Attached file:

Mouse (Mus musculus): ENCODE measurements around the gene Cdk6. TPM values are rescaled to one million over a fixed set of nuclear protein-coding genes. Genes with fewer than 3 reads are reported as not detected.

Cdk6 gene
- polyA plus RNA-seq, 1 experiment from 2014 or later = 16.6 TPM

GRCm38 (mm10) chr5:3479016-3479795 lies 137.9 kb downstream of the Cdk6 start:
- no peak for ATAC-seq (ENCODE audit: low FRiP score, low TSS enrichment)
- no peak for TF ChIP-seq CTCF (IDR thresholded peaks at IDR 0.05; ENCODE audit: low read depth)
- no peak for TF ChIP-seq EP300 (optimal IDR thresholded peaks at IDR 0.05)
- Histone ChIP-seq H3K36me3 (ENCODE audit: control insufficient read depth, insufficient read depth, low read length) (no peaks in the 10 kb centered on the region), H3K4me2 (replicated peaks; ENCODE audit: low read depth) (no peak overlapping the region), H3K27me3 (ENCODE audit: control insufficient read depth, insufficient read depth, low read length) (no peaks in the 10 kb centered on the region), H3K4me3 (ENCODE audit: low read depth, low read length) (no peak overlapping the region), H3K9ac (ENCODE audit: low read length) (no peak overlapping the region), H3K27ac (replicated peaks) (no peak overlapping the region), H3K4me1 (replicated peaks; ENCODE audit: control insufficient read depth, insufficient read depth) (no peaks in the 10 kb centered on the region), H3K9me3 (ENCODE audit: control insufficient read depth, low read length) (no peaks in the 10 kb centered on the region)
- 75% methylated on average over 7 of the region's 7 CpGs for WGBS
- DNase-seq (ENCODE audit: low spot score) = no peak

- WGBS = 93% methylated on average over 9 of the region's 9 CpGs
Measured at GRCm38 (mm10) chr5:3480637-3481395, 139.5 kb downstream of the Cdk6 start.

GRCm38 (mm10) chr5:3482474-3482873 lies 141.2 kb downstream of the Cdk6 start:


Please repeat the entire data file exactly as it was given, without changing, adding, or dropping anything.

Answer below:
Mouse (Mus musculus): ENCODE measurements around the gene Cdk6. TPM values are rescaled to one million over a fixed set of nuclear protein-coding genes. Genes with fewer than 3 reads are reported as not detected.

Cdk6 gene
- polyA plus RNA-seq, 1 experiment from 2014 or later = 16.6 TPM

GRCm38 (mm10) chr5:3479016-3479795 lies 137.9 kb downstream of the Cdk6 start:
- no peak for ATAC-seq (ENCODE audit: low FRiP score, low TSS enrichment)
- no peak for TF ChIP-seq CTCF (IDR thresholded peaks at IDR 0.05; ENCODE audit: low read depth)
- no peak for TF ChIP-seq EP300 (optimal IDR thresholded peaks at IDR 0.05)
- Histone ChIP-seq H3K36me3 (ENCODE audit: control insufficient read depth, insufficient read depth, low read length) (no peaks in the 10 kb centered on the region), H3K4me2 (replicated peaks; ENCODE audit: low read depth) (no peak overlapping the region), H3K27me3 (ENCODE audit: control insufficient read depth, insufficient read depth, low read length) (no peaks in the 10 kb centered on the region), H3K4me3 (ENCODE audit: low read depth, low read length) (no peak overlapping the region), H3K9ac (ENCODE audit: low read length) (no peak overlapping the region), H3K27ac (replicated peaks) (no peak overlapping the region), H3K4me1 (replicated peaks; ENCODE audit: control insufficient read depth, insufficient read depth) (no peaks in the 10 kb centered on the region), H3K9me3 (ENCODE audit: control insufficient read depth, low read length) (no peaks in the 10 kb centered on the region)
- 75% methylated on average over 7 of the region's 7 CpGs for WGBS
- DNase-seq (ENCODE audit: low spot score) = no peak

- WGBS = 93% methylated on average over 9 of the region's 9 CpGs
Measured at GRCm38 (mm10) chr5:3480637-3481395, 139.5 kb downstream of the Cdk6 start.

GRCm38 (mm10) chr5:3482474-3482873 lies 141.2 kb downstream of the Cdk6 start: